Imperial College, London was the venue for the second Sikh Studies Conference on 1st August 2015. The conference brought together scholars from the UK and abroad.
SMI: Taranjit Singh and Gurinder Singh Mann
The SMI team also represented at the conference by giving insights on how Sikh relics and artefacts can be preserved. Gurinder Singh Mann explained how Sikh relics and artefacts were kept with the Sikh Misls or confederacies. As Maharaja Ranjit came to power he absorbed the Misls as well their wealth and artefacts. As a result the Maharaja created repositories or Treasuries. Mann challenged the misconception of only one Toshkhana (Lahore) of the Sikhs and pointed to others in Amritsar.
The lecture also explained how Lord Dalhousie and Lord Login catalogued Sikh relics and artefacts in the Toshkhana of Lahore. Many of these relics were described including arms and armour, Kashmiri shawls as well as diamonds including the well-known Koh-i-noor. The worrying aspect to the cataloguing was the dispersion of these relics and how many appear to have be lost for forever.
John Login who catalogued Sikh relics and artefacts in the Lahore Treasury
Mann described also alluded to the Treasury of the Harimandir Sahib and how these important relics are still present. These important relics are shown on the Jaleu or auspicious occasions related to the Sikhs.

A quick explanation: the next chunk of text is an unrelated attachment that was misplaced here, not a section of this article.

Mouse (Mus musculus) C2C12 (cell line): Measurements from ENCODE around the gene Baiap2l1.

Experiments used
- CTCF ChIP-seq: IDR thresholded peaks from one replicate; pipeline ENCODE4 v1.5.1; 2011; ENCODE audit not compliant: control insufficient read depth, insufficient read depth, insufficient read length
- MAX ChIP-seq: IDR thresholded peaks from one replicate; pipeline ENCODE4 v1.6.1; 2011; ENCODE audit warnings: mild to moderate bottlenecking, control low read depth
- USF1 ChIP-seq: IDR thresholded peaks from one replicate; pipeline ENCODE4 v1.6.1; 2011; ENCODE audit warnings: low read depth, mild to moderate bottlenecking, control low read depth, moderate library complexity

The second part of the lecture was about using new technology to model and map Sikh relics. Taranjit Singh has spent many years perfecting 3d modelling and using augmented reality to bring Sikh artefacts to life. Taranjit explained how we can now model Sikh swords and then control them on a computer. The textures and patterns could be so lifelike to mirror the damage to Sikh relics and artefacts.
A Sikh sword which can be shown in different environments.
A 3d model of a Sikh quoit or Chakkar inscribed with Sikh verses (Gurbani)
He also explained how augmented reality could be used to project Sikh objects as well as the creating models using 3d printing. He explained how this could help children get a better understanding of the Sikh faith. Essentially the team proposed a number of possibilities to bring Sikh relics to life. The participants were full of praise for the Sikh Museum Initiative and the different projects they will be working on.